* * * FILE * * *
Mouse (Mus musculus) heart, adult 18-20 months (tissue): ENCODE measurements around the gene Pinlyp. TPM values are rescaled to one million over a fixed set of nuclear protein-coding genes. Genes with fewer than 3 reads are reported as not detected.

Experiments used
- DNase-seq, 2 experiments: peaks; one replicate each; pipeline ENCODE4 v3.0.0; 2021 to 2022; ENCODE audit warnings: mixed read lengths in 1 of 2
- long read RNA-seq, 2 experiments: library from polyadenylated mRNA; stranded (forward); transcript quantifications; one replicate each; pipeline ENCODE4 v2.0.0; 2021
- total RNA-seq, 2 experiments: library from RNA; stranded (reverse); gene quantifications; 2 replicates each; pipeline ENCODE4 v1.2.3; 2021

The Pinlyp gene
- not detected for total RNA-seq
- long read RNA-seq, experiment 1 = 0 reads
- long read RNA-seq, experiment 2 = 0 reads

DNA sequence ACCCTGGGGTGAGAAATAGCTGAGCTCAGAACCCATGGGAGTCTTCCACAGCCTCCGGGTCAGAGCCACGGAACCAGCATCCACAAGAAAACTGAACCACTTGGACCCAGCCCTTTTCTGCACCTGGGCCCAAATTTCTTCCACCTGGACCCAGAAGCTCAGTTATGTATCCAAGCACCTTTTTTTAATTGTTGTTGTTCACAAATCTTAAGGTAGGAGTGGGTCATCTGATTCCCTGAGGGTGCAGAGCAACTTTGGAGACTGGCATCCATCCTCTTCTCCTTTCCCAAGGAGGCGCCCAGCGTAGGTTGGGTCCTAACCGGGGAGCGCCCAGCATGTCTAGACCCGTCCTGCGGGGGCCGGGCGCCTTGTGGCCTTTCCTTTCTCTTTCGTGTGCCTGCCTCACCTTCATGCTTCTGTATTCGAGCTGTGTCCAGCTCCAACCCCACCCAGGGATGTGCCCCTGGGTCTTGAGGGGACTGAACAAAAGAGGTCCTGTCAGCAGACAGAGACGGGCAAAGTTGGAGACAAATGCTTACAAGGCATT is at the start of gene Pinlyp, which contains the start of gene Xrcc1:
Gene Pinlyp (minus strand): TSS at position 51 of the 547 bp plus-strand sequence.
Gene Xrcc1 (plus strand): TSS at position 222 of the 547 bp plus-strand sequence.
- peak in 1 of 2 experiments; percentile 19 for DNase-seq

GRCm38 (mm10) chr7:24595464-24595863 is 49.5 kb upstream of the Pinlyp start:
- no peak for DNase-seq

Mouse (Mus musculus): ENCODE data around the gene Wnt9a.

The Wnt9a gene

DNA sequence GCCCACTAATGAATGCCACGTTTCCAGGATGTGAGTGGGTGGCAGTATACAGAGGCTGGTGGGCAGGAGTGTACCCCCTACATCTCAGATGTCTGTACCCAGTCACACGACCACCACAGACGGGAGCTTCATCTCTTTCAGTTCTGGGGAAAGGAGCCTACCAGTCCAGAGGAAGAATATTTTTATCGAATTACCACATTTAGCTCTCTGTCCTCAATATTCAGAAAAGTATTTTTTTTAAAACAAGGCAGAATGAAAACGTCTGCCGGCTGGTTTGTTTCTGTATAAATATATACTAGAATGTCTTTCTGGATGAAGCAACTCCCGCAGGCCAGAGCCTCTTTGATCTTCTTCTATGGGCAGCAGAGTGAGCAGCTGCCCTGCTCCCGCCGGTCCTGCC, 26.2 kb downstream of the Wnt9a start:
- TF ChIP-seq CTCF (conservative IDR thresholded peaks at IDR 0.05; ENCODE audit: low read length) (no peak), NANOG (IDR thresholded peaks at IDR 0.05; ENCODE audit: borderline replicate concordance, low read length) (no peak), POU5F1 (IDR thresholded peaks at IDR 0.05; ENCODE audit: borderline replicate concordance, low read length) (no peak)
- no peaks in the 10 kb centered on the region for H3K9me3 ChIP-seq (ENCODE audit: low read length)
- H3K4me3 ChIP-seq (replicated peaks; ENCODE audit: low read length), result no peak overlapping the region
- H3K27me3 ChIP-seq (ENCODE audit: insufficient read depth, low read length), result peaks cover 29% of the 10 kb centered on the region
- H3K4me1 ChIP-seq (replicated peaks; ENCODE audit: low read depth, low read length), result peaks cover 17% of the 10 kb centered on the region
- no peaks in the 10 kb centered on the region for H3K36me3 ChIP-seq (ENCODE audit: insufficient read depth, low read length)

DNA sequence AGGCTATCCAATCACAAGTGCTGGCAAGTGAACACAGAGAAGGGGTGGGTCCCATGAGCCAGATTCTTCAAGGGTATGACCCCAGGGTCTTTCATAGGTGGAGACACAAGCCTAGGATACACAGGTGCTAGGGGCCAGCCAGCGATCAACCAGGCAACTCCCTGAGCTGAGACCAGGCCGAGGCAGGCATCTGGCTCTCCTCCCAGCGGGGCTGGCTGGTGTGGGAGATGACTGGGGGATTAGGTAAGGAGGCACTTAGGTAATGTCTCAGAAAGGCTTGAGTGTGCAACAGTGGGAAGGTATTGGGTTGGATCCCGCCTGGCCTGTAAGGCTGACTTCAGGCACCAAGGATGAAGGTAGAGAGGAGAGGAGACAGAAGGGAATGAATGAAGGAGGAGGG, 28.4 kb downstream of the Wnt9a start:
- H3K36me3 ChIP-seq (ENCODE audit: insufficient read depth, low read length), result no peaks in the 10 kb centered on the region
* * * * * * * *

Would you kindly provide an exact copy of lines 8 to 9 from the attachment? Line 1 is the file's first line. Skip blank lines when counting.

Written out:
- long read RNA-seq, experiment 1 = 0 reads
- long read RNA-seq, experiment 2 = 0 reads